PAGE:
Since moving to Morocco last month, we have spent many hours contemplating the view from our third-floor perch. White storks often fly above the clay-tiled roofs, sometimes landing on nearby television antennas, where they exhibit a remarkable sense of balance in the fickle winds.
Like some fortunate humans, they are migrants, able to cross between Europe and Africa at will.
According to James Edward Budgett-Meakin, author of Land of the Moors: A Comprehensive Description (1901), “As a slayer of serpents the stork is held sacred, and if he fails to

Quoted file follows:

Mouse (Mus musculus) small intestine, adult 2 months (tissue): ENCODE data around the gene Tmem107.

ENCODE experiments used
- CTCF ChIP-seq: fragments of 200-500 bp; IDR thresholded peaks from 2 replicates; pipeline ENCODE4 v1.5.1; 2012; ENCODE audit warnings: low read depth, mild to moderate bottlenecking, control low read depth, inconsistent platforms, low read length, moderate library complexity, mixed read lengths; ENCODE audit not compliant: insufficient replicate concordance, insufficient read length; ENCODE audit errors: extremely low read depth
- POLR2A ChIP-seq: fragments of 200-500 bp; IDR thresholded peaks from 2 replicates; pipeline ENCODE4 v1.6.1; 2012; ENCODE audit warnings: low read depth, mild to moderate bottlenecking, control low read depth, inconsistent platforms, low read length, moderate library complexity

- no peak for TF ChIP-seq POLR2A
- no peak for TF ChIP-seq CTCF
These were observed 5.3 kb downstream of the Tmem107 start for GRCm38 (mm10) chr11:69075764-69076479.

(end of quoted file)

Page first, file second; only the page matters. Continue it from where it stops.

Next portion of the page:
return any year to his accustomed haunt, some evil is feared.”
In The Land of an African Sultan: Travels in Morocco (1889), Walter B. Harris wrote this about storks: “They are men, say the Moors, who have come from islands far away to the west, to see Morocco. Like all the world, they know there is no other land to compare to it, and so they even abandon their outward form of men to come and see it.”